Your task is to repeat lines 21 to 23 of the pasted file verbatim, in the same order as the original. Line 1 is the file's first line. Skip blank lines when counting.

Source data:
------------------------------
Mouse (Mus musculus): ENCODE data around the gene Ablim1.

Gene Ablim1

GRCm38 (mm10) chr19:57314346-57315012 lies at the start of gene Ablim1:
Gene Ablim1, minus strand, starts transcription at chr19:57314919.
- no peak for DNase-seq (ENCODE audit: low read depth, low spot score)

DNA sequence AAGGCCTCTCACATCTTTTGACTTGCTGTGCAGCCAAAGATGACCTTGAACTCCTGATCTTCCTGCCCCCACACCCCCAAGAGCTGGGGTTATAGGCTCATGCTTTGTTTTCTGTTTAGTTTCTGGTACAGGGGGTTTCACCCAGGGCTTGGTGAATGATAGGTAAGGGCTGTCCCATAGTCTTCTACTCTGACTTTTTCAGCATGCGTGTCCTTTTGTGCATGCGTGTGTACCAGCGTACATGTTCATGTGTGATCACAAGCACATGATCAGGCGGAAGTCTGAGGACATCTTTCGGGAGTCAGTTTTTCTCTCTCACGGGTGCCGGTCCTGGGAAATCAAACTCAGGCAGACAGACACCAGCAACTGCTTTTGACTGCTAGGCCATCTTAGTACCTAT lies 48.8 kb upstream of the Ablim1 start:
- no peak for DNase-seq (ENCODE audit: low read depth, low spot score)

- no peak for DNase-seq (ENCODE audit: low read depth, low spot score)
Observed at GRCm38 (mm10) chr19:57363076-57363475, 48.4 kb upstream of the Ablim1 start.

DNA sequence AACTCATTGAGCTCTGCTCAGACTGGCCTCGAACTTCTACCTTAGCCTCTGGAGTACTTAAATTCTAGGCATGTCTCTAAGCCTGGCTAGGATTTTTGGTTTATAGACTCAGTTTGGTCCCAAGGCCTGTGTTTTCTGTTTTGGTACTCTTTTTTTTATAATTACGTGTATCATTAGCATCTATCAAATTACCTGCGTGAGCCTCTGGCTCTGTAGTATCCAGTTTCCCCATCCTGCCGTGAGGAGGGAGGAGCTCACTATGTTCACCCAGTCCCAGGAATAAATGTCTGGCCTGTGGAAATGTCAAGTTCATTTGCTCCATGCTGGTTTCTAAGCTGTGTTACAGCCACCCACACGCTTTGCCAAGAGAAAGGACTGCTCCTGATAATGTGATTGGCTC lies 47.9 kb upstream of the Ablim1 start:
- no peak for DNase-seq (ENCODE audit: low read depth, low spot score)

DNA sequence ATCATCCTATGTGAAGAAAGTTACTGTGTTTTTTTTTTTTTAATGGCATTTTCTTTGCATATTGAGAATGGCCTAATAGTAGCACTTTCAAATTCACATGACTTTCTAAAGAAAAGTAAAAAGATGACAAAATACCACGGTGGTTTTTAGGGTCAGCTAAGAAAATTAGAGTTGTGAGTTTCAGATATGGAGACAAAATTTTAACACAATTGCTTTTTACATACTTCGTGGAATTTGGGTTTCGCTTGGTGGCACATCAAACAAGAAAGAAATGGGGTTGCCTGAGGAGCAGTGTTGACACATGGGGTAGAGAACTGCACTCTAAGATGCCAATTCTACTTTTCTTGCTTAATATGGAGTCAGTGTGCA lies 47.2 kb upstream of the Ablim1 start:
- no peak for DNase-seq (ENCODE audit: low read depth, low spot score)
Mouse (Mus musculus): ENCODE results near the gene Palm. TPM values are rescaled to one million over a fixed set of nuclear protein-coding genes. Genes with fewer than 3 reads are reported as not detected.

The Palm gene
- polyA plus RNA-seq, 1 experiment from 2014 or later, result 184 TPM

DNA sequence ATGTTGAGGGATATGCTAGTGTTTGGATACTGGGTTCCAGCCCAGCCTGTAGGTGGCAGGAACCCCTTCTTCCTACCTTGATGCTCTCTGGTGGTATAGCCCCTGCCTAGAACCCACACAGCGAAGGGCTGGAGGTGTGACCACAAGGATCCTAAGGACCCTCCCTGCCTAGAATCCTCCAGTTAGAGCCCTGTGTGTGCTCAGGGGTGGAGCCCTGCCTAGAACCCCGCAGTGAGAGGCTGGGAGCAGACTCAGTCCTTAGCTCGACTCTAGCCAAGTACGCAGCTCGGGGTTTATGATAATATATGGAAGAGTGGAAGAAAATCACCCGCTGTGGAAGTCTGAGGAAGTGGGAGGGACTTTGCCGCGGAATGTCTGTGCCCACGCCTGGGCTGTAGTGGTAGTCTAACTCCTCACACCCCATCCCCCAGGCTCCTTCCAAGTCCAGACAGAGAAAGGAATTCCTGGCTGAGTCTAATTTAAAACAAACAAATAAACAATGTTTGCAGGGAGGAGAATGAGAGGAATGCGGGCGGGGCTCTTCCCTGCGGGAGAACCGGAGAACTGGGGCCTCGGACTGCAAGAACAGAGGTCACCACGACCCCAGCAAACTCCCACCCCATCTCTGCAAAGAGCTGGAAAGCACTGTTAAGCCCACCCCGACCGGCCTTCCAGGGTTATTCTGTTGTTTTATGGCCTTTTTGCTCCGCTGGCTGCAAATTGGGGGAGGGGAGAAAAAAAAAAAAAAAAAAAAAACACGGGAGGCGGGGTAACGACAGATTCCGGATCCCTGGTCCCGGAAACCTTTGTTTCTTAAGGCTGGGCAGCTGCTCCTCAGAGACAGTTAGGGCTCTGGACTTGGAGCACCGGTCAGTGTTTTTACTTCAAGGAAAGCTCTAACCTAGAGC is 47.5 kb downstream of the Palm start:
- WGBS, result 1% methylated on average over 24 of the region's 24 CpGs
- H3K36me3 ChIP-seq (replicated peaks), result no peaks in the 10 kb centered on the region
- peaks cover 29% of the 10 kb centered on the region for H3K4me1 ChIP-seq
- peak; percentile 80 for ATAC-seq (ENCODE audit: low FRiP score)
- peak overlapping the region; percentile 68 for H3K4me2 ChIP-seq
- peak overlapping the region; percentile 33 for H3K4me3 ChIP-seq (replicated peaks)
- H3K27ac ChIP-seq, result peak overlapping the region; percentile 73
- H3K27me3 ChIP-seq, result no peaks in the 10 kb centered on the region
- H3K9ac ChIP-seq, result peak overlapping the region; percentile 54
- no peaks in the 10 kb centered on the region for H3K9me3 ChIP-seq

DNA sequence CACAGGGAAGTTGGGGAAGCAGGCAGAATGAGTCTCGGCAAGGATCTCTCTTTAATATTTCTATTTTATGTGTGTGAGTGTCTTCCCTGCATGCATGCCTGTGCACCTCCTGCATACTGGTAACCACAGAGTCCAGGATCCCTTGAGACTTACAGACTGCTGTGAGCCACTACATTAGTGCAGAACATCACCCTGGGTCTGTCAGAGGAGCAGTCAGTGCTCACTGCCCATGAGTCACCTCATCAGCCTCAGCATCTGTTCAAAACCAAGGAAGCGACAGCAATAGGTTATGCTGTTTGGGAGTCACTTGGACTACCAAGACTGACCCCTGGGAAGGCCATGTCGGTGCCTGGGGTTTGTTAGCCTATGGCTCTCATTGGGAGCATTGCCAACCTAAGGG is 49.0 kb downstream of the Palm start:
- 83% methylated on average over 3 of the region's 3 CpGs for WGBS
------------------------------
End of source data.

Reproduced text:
- peak; percentile 80 for ATAC-seq (ENCODE audit: low FRiP score)
- peak overlapping the region; percentile 68 for H3K4me2 ChIP-seq
- peak overlapping the region; percentile 33 for H3K4me3 ChIP-seq (replicated peaks)